If such a definition does not describe South Korea today, neither does it describe the United States of America. That is a direct implication of the governments of both countries in how they have used and exploited their people for the enrichment of the few -- the global bourgeois and those of the upper echelons who can sop off of them. Had these governments promoted low debt, low taxes, and broad property ownership, the average American or Korean would have money to invest in their own country and would experience both the immediate benefit of return on investment as well as the general societal uplift that wealth circulating naturally within society provides. That is manifestly not the case, but these governments, which operate in the same paradigm that all modern governments do now, continue to pursue their misguided policies because they must continue to extract some measure of growth to produce the "progress" they promised.  Ironically, this promise was made to the very people at the top whose livelihood is secure from the failure to achieve it. Thus the Korean government, having sacrificed the prosperity of its own people, will continue to rely on the riches of outsiders, perpetuating the cycle of inequality and destroying the cultural cohesion of Korea which makes it a country for its own people as well as economically dynamic. Similarly, the American government, having also sacrificed the prosperity of its people, will continue to suppress it by ensuring that both Americans and immigrants never make enough to invest in themselves and their future, thereby denying them the very independence necessary to keep them from being slaves to the divisive demagogues running in this presidential election.

This is not sustainable. I have had to come to other side of the world, to a place not my home, so that I may return once again to live in it. It feels as if I am living "at His Majesty's pleasure," like a peon dependent upon monarchical whims. Park No-Ja notes a similar feeling here in Korea: "Those upset with Hell Joseon usually discuss emigrating elsewhere or simply sigh at their doomed 'fate'; there are no dreams of leading a modern Donghak Revolution, a peasant revolt that ended the Joseon Dynasty." The problem is that everyone everywhere cannot leave somewhere to go elsewhere so that things might work out. Right now it is a fact for many, one of this very moment in time, and it is what I and my now wife must go through, like so many others -- but it cannot be forever. One day the roadblocks are going to be too many, too high, and in every direction -- it will not matter which country you go to, what passport you hold, what language you speak. Something big will happen, and who knows what that will be. But nothing as we know it will be spared.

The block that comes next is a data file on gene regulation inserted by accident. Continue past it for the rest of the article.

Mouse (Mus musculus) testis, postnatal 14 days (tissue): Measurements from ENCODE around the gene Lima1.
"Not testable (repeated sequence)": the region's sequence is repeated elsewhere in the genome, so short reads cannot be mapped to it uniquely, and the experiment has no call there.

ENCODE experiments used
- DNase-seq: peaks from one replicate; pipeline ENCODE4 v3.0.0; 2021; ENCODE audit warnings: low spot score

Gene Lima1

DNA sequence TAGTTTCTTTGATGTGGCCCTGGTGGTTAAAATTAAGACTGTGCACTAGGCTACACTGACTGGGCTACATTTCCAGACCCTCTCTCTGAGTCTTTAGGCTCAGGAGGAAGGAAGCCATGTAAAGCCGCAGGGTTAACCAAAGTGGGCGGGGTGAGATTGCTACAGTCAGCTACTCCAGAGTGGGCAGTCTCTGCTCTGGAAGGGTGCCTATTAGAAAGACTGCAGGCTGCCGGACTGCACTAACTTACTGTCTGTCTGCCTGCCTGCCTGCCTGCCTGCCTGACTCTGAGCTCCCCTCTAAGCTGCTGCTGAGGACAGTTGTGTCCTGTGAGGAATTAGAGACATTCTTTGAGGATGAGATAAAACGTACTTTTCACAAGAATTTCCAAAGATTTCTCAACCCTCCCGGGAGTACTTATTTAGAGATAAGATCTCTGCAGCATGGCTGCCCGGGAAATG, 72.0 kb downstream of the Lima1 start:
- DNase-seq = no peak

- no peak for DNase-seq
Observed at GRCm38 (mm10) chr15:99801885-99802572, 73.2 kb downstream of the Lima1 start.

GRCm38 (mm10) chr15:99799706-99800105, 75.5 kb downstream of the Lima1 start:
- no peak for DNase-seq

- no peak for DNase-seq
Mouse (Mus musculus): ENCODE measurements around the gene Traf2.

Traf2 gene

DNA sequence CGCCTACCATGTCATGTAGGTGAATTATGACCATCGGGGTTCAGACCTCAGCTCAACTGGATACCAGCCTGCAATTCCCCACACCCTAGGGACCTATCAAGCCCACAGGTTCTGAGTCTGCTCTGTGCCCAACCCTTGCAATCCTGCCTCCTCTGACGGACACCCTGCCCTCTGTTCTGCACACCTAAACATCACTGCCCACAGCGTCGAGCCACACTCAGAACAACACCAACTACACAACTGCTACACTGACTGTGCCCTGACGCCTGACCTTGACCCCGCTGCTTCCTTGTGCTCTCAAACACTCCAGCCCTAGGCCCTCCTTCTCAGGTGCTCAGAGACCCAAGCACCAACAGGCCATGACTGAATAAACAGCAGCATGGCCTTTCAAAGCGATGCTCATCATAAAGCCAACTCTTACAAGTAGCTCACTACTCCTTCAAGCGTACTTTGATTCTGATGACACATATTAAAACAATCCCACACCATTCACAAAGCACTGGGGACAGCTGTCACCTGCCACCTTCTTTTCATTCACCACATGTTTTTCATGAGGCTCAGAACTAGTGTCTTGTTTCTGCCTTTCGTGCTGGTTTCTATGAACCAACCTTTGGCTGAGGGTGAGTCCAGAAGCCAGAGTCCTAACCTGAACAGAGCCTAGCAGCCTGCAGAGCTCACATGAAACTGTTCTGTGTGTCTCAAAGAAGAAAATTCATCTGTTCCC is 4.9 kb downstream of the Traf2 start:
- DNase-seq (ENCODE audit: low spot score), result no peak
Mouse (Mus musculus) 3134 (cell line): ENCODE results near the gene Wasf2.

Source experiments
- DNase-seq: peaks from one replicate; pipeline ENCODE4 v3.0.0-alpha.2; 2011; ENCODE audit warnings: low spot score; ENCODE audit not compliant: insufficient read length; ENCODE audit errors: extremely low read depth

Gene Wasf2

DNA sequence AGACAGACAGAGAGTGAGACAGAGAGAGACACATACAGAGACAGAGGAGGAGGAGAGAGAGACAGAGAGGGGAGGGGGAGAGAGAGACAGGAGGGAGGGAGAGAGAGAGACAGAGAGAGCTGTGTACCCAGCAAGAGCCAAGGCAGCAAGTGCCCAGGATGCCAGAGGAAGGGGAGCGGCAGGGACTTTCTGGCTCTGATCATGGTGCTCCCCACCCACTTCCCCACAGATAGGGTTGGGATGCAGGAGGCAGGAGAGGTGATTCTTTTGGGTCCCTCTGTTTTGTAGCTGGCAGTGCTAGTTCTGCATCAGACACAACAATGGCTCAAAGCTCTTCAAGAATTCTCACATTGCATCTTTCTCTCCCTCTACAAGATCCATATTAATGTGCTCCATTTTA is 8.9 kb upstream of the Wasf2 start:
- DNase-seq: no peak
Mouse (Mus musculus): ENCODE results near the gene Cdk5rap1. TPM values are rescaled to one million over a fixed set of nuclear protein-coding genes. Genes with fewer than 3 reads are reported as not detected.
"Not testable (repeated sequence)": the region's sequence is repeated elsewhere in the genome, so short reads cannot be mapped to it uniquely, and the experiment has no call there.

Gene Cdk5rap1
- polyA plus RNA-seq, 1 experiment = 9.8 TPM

But that is not now, and not for a while, indeed. We have to continue on in this circular manner, going away, coming back, going away again, in the hope of coming back again. Yet it is not all bad. It gives those of us who do a different perspective. It shows us how different cultures are and yet how similar people are. The former is the expression on a moral, metaphysical plane of what we think is right and best, and yet it is only a very particular outgrowth of our basic humanity. Some of the former is right, some is wrong, to greater and lesser extents with different peoples, but that cannot abolish the facts of being human and living. It is the interplay of heaven and earth, which is symbolized in the Korean taegeuk:


What goes away comes back again. Prosperity will follow hard times one day, and people will return whence they came. We know this, but we here on earth do not know the mystery, which when it will happen or how. That is for heaven to know and to hold in the balance.

With such a sense, I go forward into this next year in Korea with a sense of adventure and exploration -- not with blind and naive hopes but with the difficult and exciting knowledge of where we've all come from and where we're going. This is how we all must live, for as G.K. Chesterton wrote, "Man is a misshapen monster, with his feet set forward and his face turned back. He can make the future luxuriant and gigantic, so long as he is thinking about the past."